Tag Archives: art

urban aquarium

A beautiful art installation in the Portland International Airport by artist Sayuri Sasaki Hemann. Handmade jellyfish are suspended in a large-scale aquarium. The project aims to ‘create a dialogue between viewers about context and displacement and about the unexpected.’

The jellyfish are styled after the Sky Jelly, A Midsummer’s Night Dream (real name!), Portland Rain, Electric Moss Jellyfish, Magic Jelly, Moonlight Parade, and Sunset Jelly. I would love to unexpectedly come across this work while headed to a flight.

Photos by The Weaver House

fine lines

A series of Polaroids by Erin Curry, an artist from Florida. Powerlines gazes upwards to the lines overhead that connect us.

the sound of years

This record player plays slices of wood, translating year ring data into music.

A tree’s year rings are analysed for their strength, thickness and rate of growth. This data serves as basis for a generative process that outputs piano music. It is mapped to a scale which is again defined by the overall appearance of the wood (ranging from dark to light and from strong texture to light texture). The foundation for the music is certainly found in the defined ruleset of programming and hardware setup, but the data acquired from every tree interprets this ruleset very differently.

by Bartholomäus Traubeck

printed in japan

I’m experiencing a renewed appreciation for the work of Japanese graphic designer Ikko Tanaka after discovering a brochure from the 2007 ‘Printed in Japan’ exhibition at the temporary Stedelijk Museum.

Weekend Links #38

Weekend Links is a collection of the interesting bits and pieces that I’ve come across on the streets and online. The weekly post is my chance to share with you a few things from the week, in a list compiled during the weekend. I hope you enjoy them as well.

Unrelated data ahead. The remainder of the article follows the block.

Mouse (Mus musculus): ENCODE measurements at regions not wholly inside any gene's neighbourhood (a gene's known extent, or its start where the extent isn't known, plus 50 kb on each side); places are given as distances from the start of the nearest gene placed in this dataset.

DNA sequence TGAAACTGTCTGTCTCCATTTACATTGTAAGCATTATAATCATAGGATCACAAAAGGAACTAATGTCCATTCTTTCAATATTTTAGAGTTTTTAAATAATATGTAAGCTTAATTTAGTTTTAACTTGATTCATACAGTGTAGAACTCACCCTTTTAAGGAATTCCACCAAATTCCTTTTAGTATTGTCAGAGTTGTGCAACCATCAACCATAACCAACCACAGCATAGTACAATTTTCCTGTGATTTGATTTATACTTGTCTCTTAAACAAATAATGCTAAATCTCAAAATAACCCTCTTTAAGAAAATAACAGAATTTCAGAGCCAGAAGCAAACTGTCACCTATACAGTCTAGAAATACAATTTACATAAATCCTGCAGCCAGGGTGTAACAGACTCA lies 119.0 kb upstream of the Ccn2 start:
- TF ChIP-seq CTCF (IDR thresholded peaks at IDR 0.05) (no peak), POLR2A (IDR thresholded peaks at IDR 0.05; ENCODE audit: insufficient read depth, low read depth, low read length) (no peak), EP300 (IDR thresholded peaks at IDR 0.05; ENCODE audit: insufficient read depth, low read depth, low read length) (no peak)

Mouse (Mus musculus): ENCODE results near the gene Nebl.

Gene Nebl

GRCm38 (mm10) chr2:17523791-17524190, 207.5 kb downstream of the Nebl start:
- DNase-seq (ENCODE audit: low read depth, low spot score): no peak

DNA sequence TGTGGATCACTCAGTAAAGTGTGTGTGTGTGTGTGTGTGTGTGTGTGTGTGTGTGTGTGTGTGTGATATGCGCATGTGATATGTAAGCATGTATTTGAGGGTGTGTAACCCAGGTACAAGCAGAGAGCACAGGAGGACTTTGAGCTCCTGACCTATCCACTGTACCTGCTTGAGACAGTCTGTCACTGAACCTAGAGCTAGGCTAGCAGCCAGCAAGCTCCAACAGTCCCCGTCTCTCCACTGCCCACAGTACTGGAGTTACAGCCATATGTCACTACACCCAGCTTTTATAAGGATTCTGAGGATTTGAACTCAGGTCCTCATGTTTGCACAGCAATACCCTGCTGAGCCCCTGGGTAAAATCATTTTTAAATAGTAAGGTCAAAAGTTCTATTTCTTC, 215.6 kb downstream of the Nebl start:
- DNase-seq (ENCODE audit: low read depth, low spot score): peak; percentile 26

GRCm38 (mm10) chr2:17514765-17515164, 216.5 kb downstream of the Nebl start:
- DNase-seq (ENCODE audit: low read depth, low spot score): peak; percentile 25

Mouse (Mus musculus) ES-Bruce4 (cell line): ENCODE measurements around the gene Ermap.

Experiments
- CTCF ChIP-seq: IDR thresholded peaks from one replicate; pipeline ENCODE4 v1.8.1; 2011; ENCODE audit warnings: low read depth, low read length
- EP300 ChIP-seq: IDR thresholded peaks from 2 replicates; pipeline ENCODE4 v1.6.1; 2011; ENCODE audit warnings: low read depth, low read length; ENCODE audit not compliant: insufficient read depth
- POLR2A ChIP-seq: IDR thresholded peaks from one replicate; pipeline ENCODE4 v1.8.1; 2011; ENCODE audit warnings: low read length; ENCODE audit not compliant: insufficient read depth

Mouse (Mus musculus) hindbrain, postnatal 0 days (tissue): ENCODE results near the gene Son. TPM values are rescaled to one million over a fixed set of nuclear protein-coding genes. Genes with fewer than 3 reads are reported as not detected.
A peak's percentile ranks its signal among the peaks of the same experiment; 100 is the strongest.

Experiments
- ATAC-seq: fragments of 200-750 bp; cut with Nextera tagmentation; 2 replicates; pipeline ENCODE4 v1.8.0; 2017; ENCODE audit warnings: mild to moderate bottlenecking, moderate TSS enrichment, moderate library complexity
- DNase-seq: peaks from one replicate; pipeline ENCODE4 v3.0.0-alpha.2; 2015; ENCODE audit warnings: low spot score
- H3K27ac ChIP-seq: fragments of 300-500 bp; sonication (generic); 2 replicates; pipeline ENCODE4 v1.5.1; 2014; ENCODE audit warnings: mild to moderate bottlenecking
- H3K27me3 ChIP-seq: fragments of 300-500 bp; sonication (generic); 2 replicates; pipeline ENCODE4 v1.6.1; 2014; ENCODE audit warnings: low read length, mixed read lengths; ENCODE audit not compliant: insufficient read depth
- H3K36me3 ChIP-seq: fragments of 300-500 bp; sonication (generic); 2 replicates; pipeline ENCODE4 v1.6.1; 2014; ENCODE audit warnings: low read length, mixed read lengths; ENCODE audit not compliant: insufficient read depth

A few things I enjoyed over the last week:
1. Hearing about the little free library project and its aim to promote literacy and a love of reading (pictured above via, Merci, TOM)
2. Seeing David Sedaris at Carré in Amsterdam and receiving a copy of the never-before-published essay Innocents Abroad
3. Browsing photos of Stencil Art in Istanbul (pictured below)
4. Reading the NYTimes article about the importance of character in academic (and general) success
5. Attending the first Zuidermrkt, a new outdoor market in Amsterdam

the move

The Move, a short film inspired by Amsterdam-style moving, illustrated with paper by artist Mandy Smith.


Beautiful. The Sensing Nature exhibition by Tokujin Yoshioka at the Mori Art Museum in Tokyo (via 11.54)

The Corn Poppy

A favorite from Dutch painter Kees van Dongen (1877 – 1968) titled The Corn Poppy, 1919 (via beatlittleheartbeat).

Big Bang Big Boom

A new stop-motion animation by Blu, a street artist from Argentina who is always amazing. In this latest work, he consumes a city to sketch ‘an unscientific point of view on the beginning and evolution of life … and how it could probably end.’

I Heart Oregon

I’m enjoying an afternoon of complete laziness and taking the chance to catch up on my favorite blogs. Bless Google Reader for not counting the number of unread posts after 1000 (just indicating ‘1000+’). I have seen a million things that I want to reblog, but this print from Amy Ruppel topped the chart. I have a small craving for the Oregon springtime, although I’m not likely to fly in again until late autumn. I will content myself here in Amsterdam with some trips to Berlin, escapades around Holland and a trip to South Africa in June. Sprinkled with several visits from my siblings, that should be sufficient (via unruly things).